Seventh Circuit

Feeney v. Unum Life Insurance Company of America, No. 18-1302, 2020 WL 1452099 (C.D. Ill. Mar. 25, 2020) (Judge Michael M. Mihm).  Under an arbitrary and capricious standard of review, the court found that Unum’s decision to terminate Plaintiff’s long-term disability benefits was supported by the claims record. Unum found Plaintiff disabled through the date of an IME and continued paying him under a reservation of rights while they evaluated his cognitive complaints.  The record shows that Plaintiff’s condition did improve after the IME.  A neuropsychological exam confirmed that Plaintiff did not have any cognitive deficits.  And, Unum consulted with five physicians, each of whom concluded that Plaintiff had the ability to perform his occupation.  Unum’s decision “was not downright unreasonable.”

Ninth Circuit

Monroe v. Metropolitan Life Ins. Co., No. 2:15cv02079, 2020 WL 1430005 (E.D. Cal Mar. 23, 2020) (District Judge Troy Nunley). Plaintiff filed suit against MetLife after it refused to pay her long-term disability claim. Under a de novo standard of review, the court found that despite MetLife’s determination, Plaintiff was disabled from her regular occupation as defined by her policy. The court found that the opinions of Plaintiff’s physicians were significantly more credible than MetLife’s independent peer review physician, as they had treated Plaintiff for a long period of time and observed her in-person. The fact that MetLife’s only medical reviewers never examined plaintiff in-person significantly undermined MetLife’s position in the court’s eyes. The court also admonished MetLife for ignoring Plaintiff’s subjective pain complaints, as binding Ninth Circuit precedent clearly establishes that failure to consider such subjective symptoms is an abuse of discretion, especially where a plaintiff has significant supporting evidence for those complaints.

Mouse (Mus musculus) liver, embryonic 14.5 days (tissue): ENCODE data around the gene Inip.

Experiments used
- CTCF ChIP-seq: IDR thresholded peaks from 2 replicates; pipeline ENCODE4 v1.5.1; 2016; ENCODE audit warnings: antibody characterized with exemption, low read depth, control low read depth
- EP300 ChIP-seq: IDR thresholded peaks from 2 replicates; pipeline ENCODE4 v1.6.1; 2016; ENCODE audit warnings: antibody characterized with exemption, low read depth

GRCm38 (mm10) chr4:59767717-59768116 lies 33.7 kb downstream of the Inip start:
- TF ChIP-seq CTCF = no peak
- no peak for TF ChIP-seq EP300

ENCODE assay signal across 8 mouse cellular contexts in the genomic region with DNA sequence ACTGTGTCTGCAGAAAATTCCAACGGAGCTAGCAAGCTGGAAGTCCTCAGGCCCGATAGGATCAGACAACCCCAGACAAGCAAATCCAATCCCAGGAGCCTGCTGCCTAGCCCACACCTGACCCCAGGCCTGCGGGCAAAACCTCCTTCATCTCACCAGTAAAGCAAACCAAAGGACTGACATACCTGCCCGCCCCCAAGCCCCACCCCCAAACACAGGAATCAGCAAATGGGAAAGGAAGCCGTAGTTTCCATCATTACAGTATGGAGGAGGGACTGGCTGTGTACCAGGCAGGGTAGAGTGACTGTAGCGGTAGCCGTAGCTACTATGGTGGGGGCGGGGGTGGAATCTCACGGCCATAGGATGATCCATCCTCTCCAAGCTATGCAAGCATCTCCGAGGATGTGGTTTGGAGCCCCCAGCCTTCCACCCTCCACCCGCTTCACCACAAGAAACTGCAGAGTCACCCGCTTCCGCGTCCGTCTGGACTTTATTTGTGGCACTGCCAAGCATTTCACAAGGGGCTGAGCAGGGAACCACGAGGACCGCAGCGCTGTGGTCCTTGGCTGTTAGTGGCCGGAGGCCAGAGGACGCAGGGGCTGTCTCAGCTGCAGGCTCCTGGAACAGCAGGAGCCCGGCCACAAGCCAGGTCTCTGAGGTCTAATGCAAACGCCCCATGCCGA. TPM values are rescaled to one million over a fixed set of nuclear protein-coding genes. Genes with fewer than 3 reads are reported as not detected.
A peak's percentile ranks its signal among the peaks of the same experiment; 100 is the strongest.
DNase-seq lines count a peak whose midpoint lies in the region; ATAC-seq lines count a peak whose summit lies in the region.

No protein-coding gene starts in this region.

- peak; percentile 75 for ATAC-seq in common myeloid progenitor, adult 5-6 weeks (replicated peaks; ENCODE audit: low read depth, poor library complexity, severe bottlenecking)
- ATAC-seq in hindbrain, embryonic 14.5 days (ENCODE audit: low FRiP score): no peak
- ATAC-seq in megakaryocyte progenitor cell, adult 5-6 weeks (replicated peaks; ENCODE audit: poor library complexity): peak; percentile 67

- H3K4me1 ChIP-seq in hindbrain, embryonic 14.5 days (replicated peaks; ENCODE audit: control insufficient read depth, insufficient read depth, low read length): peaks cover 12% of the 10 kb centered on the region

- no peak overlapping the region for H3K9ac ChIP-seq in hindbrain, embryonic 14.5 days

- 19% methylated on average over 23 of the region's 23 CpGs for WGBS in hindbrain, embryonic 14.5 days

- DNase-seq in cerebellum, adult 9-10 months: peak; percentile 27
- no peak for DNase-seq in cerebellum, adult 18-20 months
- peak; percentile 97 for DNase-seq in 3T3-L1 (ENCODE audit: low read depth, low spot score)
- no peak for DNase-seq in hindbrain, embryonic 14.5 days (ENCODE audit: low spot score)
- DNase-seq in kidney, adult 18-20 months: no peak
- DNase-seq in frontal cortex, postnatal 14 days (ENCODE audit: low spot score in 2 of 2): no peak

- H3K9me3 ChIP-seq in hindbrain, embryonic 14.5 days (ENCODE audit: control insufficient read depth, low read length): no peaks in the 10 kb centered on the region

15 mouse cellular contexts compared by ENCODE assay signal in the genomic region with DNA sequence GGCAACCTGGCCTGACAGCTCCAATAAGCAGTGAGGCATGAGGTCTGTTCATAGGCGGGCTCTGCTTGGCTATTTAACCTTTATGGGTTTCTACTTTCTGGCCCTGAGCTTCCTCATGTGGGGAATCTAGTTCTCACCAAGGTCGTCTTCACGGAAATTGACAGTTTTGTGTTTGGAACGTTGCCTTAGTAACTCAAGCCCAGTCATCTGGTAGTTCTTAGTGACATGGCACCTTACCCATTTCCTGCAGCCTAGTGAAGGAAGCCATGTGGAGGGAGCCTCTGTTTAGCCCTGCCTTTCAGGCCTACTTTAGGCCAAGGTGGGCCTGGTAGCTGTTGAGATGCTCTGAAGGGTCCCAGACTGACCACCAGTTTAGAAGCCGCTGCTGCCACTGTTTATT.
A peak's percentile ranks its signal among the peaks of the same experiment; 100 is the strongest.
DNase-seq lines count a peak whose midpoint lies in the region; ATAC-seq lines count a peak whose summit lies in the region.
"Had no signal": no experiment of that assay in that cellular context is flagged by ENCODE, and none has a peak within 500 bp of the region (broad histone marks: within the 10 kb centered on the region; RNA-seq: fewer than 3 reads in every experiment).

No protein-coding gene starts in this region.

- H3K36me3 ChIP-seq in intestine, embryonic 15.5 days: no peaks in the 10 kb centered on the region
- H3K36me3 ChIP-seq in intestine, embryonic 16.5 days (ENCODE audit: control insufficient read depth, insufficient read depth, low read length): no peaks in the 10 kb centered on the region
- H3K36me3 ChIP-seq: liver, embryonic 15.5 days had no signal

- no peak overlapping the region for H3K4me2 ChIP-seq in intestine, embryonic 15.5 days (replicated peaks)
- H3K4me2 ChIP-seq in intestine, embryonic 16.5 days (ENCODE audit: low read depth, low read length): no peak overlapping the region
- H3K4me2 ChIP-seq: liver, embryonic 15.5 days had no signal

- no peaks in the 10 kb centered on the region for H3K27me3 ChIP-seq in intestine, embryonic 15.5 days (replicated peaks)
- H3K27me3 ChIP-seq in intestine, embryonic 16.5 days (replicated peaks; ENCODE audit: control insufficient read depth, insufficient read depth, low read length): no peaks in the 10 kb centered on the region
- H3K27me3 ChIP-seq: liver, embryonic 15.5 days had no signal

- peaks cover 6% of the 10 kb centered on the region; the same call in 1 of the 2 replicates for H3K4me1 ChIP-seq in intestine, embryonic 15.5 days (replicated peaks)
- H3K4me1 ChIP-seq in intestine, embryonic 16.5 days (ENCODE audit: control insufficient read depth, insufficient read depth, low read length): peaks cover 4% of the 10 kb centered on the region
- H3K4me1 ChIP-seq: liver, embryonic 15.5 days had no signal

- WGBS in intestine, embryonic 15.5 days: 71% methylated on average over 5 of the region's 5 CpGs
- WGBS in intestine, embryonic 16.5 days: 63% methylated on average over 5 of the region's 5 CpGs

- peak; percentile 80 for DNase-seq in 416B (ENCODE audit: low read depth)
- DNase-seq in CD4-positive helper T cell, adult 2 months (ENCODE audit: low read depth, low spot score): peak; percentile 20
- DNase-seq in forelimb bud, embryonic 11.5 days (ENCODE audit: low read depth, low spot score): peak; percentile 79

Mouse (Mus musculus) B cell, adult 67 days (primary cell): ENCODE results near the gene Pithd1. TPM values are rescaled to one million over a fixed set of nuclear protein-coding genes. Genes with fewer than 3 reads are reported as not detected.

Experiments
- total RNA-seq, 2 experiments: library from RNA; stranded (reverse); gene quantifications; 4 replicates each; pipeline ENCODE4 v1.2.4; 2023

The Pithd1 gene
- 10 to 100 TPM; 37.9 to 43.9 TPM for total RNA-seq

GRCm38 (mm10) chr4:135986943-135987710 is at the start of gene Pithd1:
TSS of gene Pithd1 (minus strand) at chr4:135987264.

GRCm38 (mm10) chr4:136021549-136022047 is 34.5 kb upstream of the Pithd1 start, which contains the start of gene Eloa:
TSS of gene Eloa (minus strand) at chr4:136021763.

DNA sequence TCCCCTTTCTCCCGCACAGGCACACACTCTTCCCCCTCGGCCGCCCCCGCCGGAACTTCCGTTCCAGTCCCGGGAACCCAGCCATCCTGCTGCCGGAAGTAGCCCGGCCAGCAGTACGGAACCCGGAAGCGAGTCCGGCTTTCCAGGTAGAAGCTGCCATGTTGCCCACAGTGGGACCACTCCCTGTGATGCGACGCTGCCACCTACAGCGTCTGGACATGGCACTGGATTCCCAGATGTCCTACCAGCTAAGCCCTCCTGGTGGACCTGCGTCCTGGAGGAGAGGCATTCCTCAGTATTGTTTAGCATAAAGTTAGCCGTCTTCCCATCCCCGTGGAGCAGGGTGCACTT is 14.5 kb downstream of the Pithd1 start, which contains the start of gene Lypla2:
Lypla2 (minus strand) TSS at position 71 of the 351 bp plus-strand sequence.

Shaikh v. Aetna Life Insurance Company, No. 18-CV-04394-MMC, 2020 WL 1430496 (N.D. Cal. Mar. 24, 2020) (Judge Maxine M. Chesney). Plaintiff filed a motion for judgment seeking all long-term disability benefits owed through the date of judgment, pre-judgment interest, and a declaration that he is entitled to benefits on an on-going basis. Aetna argued that although Plaintiff reported subjective symptoms, the medical records reflected improvement during the 11 months while he was receiving LTD benefits. The court found that Aetna focused too much on the objective evidence, and disregarded Plaintiff’s complaints of severe pain which persisted over an extended period of time. The court awarded only the remainder of “own occupation” benefits up to 24 months.  The court remanded the matter to Aetna determine the amount of LTD benefits to which he is entitled under the “Own Occupation” provision of the Group Plan and to consider whether he is entitled to benefits under the “Any Occupation” provision of the Group Plan.


Eighth Circuit